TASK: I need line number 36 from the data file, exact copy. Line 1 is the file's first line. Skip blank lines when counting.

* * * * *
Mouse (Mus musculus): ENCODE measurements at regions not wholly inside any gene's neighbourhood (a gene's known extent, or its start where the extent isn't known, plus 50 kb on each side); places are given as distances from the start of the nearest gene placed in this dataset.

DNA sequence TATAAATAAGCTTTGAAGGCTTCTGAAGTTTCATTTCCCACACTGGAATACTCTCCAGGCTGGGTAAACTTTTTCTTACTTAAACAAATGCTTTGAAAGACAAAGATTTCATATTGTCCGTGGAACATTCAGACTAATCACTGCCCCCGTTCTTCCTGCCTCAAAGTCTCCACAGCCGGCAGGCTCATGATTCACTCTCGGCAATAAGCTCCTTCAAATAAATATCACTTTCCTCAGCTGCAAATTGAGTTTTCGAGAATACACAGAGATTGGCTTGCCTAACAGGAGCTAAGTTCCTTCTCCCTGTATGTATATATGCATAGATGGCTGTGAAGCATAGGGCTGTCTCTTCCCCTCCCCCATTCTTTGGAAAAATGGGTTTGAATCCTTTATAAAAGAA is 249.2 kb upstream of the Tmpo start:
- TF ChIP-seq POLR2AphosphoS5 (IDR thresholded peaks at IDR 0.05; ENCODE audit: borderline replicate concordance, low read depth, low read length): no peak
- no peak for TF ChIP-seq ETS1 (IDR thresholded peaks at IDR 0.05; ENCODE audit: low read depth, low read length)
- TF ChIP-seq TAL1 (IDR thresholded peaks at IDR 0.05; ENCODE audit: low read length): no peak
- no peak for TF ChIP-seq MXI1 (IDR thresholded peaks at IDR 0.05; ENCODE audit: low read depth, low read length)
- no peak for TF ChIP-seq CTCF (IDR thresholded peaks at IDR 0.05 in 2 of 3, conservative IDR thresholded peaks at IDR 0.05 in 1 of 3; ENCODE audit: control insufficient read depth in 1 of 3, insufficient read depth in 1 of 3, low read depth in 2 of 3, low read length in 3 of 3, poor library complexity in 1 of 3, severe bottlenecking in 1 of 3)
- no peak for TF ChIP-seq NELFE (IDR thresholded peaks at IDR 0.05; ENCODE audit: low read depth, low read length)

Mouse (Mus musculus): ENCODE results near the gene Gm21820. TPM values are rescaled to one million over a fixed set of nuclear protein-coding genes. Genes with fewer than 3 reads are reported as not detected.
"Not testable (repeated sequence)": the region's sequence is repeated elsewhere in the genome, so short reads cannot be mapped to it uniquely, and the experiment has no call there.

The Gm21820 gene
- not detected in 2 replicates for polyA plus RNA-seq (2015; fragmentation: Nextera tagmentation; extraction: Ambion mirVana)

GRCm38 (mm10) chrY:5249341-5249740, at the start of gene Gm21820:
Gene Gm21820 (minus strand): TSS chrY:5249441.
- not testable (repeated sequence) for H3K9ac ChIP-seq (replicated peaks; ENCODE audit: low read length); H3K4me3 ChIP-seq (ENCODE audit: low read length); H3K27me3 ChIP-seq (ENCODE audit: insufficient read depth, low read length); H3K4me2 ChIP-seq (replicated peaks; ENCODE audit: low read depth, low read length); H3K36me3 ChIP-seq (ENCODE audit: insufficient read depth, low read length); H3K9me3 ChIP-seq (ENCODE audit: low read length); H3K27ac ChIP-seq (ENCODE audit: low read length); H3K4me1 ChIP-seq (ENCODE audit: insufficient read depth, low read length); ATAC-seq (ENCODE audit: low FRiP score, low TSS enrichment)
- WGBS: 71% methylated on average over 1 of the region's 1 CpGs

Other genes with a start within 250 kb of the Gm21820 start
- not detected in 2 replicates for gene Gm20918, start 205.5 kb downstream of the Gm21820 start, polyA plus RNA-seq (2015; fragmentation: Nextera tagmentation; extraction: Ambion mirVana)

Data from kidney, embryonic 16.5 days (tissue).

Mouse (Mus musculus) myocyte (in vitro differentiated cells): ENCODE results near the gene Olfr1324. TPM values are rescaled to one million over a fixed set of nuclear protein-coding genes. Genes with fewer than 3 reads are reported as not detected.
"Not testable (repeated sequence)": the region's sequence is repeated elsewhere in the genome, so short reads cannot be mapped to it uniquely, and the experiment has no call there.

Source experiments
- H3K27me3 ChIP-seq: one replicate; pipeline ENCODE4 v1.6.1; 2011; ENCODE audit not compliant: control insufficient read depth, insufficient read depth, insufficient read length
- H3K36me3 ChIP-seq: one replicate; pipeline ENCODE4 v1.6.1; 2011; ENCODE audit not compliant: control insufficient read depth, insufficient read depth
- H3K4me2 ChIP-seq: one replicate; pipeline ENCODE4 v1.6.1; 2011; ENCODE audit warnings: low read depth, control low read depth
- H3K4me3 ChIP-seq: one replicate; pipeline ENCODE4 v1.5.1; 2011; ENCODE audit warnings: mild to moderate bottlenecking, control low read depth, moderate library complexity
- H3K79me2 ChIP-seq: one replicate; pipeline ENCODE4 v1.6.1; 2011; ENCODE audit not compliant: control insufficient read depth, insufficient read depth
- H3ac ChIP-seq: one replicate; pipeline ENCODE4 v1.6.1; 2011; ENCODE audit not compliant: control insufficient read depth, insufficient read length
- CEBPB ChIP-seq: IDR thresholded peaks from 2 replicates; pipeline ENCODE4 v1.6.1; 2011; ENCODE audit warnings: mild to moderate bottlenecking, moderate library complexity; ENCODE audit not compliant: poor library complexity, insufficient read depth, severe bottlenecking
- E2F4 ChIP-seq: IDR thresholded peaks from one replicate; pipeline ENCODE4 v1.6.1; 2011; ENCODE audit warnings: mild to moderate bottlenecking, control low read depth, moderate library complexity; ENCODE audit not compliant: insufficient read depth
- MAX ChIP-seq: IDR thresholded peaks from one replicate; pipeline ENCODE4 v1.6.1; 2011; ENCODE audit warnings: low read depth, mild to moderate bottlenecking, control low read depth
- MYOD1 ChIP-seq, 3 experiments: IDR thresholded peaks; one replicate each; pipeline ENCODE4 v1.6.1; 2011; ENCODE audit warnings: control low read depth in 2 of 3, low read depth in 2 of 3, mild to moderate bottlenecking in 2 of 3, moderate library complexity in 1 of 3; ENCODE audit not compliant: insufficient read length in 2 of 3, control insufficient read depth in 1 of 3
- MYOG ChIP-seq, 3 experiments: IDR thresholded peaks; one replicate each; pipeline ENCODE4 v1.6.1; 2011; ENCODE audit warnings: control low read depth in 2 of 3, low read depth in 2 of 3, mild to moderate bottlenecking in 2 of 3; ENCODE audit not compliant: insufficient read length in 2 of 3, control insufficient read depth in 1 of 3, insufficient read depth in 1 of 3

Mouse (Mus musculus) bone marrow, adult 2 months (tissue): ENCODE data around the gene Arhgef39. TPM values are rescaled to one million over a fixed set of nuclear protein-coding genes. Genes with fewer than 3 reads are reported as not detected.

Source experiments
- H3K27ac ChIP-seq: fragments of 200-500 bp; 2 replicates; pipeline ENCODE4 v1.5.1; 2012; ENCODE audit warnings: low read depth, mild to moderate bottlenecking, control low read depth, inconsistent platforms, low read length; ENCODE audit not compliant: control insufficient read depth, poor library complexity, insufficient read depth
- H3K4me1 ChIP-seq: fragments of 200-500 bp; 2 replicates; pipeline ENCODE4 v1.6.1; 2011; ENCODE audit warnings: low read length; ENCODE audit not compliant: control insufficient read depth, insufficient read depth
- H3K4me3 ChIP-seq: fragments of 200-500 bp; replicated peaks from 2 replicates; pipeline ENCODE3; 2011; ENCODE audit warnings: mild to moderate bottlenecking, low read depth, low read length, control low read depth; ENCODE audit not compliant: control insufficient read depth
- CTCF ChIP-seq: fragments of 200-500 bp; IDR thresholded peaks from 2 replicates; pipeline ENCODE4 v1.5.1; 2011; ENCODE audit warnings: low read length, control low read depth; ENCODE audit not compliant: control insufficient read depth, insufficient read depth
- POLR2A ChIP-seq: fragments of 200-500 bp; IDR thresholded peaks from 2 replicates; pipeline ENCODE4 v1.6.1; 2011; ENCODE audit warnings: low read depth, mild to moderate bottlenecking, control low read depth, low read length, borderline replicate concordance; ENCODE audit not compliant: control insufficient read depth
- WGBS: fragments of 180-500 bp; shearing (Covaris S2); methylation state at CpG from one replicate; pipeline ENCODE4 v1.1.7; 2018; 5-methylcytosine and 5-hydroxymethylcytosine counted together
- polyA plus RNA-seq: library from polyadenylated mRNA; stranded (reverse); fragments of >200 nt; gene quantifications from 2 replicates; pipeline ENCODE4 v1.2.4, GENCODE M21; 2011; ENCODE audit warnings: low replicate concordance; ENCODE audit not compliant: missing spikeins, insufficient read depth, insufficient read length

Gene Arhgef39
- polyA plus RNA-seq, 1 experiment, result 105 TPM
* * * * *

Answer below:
- H3K27ac ChIP-seq: fragments of 200-500 bp; 2 replicates; pipeline ENCODE4 v1.5.1; 2012; ENCODE audit warnings: low read depth, mild to moderate bottlenecking, control low read depth, inconsistent platforms, low read length; ENCODE audit not compliant: control insufficient read depth, poor library complexity, insufficient read depth